This story is featured in the spring 2019 issue of 360: By Coleen L. Geraghty and Michael Price
SDSU's Viral Information Institute is a national leader in viral ecology and personalized medicine.
Researchers know it as the Patterson case. Tom Patterson, a professor of psychiatry at the University of California, San Diego, (UCSD) School of Medicine contracted a multidrug-resistant strain of the bacterial infection Acinetobacter baumannii during a 2015 vacation in Egypt. Transported back to San Diego, his condition improved; then reversed. He fell into a coma.
Standard antibiotic treatment options had nearly run out when Patterson’s wife, Steffanie Strathdee, began to research alternative remedies. An infectious disease epidemiologist and director of the UCSD Global Health Institute, Strathdee read about a century-old method of treating deadly bacterial infections. Known as phage therapy, it is utilized by medical professionals in parts of Eastern Europe, but has been generally ignored in this country.
Phage therapy involves administering a cocktail of bacteriophages to target a specific bacterial infection. Bacteriophages are viruses that replicate inside bacteria; they can be beneficial, neutral or toxic to their host. Strathdee and the UCSD team found a handful of researchers around the United States who had cultured bacteriophages thought to be effective in destroying Acinetobacter baumannii.
For the final, critical step— purification of the phage cocktail—Strathdee turned to San Diego State University and the research team in the Viral Information Institute (VII). Their translational research applies knowledge from basic biology and clinical trials to techniques and tools that address critical medical needs. After receiving phage therapy, Patterson recovered. Robust team SDSU emerged as a hub of innovative phage research around 2002, when VII co-founders Anca Segall and Forest Rohwer published the first shotgun metagenome. Using environmental samples from San Diego’s beaches and sophisticated mathematical models, the researchers simultaneously sequenced the millions of organisms present, revealing that viruses are the most diverse and uncharacterized life forms on the planet.
“SDSU was the first to sequence uncultured marine phage taken directly from the environment,” said Rohwer. “We were able to figure out how to go into an ecosystem and discover the viruses in it.”
Rohwer has since travelled from the tropical Coral Triangle to the frigid waters of the Arctic to continue collecting virus samples for sequencing. He and Segall also recruited other biologists interested in phage research, and hired computer scientists and mathematicians to bring processing power to bear on viral discovery.
Now a robust team of 20 principal investigators, each with individual areas of expertise, VII members collaborate to leverage the power of bacteriophages in viral ecology and personalized medicine. Their goal, simply stated, is to harness the global virosphere. The first tree The VII again made headlines in 2014, when computer scientist Robert Edwards found a previously undetected virus that lives in the guts of half the world’s population and may be linked to obesity and diabetes. He and his team named the virus crAssphage after the cross-assembly software programs used to discover it.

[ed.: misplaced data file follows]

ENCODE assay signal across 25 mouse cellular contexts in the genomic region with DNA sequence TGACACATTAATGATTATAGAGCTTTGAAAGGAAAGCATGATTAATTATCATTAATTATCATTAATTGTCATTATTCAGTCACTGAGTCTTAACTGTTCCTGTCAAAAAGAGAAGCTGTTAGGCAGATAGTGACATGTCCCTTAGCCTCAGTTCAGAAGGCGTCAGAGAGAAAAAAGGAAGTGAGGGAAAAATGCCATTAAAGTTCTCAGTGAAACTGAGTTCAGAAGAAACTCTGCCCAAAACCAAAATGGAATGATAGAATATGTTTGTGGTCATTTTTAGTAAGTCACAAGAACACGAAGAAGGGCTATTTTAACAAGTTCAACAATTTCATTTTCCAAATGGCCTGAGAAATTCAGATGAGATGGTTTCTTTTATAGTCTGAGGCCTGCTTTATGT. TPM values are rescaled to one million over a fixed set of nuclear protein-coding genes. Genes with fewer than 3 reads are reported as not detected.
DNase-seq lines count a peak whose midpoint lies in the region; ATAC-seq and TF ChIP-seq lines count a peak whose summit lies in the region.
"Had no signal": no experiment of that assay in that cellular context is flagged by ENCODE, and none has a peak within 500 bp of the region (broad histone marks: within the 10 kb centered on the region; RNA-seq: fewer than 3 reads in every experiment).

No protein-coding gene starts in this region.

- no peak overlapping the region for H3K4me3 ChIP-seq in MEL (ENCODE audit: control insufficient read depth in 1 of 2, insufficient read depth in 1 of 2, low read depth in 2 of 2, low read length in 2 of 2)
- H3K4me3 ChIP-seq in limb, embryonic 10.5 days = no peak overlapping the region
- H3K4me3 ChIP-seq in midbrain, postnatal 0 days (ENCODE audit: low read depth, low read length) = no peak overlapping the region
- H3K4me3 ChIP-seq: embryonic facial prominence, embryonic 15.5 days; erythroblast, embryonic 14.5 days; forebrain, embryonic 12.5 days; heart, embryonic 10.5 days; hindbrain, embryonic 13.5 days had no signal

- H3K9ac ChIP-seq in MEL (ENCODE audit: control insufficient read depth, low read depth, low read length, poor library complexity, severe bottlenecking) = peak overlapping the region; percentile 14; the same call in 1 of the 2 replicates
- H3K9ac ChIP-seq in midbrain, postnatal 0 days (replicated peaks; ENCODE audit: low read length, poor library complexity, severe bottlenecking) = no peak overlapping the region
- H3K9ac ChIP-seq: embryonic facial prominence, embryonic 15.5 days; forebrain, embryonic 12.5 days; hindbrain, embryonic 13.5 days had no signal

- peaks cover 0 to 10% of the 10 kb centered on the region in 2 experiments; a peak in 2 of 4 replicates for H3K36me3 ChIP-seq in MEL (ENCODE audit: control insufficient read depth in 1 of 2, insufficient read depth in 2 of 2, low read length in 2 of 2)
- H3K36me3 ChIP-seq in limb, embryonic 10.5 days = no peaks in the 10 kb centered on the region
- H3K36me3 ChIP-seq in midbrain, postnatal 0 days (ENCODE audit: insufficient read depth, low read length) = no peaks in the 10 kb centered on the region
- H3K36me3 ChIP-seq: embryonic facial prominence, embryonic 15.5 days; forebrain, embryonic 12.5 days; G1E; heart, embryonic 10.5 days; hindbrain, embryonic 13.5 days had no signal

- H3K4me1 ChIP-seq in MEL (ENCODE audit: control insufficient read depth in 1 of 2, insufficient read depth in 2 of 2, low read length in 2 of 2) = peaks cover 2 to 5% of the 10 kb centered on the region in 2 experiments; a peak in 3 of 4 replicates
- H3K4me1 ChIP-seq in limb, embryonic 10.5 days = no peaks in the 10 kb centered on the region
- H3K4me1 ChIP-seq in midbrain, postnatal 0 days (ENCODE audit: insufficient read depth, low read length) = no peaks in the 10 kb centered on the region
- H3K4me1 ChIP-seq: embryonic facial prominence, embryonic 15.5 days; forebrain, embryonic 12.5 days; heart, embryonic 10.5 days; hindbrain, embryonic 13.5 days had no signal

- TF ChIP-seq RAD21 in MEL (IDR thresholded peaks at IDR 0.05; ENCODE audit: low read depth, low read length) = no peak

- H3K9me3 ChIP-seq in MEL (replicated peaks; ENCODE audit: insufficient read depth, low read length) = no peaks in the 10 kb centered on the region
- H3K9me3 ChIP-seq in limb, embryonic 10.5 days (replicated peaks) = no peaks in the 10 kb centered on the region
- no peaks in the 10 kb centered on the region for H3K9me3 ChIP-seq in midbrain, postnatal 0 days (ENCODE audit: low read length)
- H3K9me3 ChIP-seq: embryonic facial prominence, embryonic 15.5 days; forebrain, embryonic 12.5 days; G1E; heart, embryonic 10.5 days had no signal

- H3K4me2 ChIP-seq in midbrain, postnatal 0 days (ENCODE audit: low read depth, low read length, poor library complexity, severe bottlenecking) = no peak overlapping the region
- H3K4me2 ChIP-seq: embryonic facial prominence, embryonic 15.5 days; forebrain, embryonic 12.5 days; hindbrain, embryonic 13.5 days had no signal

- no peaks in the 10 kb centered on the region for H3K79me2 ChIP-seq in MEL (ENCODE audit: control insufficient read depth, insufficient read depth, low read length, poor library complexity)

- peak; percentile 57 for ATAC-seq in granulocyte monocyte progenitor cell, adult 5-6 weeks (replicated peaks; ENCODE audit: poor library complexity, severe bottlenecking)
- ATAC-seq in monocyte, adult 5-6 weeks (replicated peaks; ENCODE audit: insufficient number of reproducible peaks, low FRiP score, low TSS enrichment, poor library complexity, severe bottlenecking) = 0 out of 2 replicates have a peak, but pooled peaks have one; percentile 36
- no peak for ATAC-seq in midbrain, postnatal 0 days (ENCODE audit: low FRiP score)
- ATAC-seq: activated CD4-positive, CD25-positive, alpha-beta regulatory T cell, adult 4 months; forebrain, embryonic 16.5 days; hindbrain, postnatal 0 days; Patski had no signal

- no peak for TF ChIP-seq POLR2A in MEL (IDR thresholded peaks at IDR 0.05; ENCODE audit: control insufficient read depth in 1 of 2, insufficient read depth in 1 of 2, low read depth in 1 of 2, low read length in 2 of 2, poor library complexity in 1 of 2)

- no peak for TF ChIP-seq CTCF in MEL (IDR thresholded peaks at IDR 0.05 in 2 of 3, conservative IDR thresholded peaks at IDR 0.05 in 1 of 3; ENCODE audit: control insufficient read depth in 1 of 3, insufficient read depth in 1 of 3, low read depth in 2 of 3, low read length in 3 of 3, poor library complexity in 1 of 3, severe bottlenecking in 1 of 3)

“We’ve basically found it in every population we’ve looked at,” Edwards said. “[crAssphage] is really a diverse virus that is all over the globe. “When we identified it, we didn’t realize we had found something that would wind up being so widespread. It was sort of like we found the first tree without knowing about forests.”
Another group of VII researchers is investigating viral strategies against cystic fibrosis, a genetic disease that causes persistent lung infections and usually leads to premature death. The researchers have defined methods to characterize both the viruses and the bacteria in the lungs of patients and rapidly get the data to doctors, opening a path to the design of personalized and novel treatments.
The VII’s newest recruit, Dwayne Roach, who holds the Conrad Prebys Chair in Virology, has experience developing phage therapy for treatment of multidrug resistant infections in humans—the type of infection that nearly killed Tom Patterson.
Maligned history Roach came to SDSU from the Institut Pasteur in Paris, where about a century ago, microbiologist Felix d’Herelle first identified and named bacteriophages. D’Herelle envisioned therapeutic applications for these “bacteria-eaters” and used them—with mixed success—to treat bacterial dysentery at the Hospital des Enfants-Malades.
He was also among the first to suggest using phage cocktails when single phages proved ineffective. European and American scientists replicated d’Herelle’s work, and he received several prestigious awards. But when the 1940s ushered in pharmaceutical antibiotics, including the wonder drug penicillin, phage therapy was discarded.
Scientists today are rediscovering the potential of bacteriophages as powerful restorative weapons benefiting human and ecological ecosystem health. Working to the advantage of SDSU’s VII is its location in biotech-rich San Diego and a successful partnership with UCSD Medical Center, whose leadership, Rohwer said, is eager to take advantage of SDSU’s phage research. The VII has even more ambitious goals as it looks 10 and 20 years into the future. “We’re asking how we can make lasting changes that will lead to a higher quality of life for the entire San Diego region,” Segall said. The use of phages to improve water quality, prevent food contamination, degrade harmful chemicals in shipyards, hunt down toxins in the environment and maintain the health of wetlands is no longer the stuff of science fiction. Nor is the concept of tweaking phages to make them even more skillful hunters of bacterial infection in humans—before the infection becomes deadly.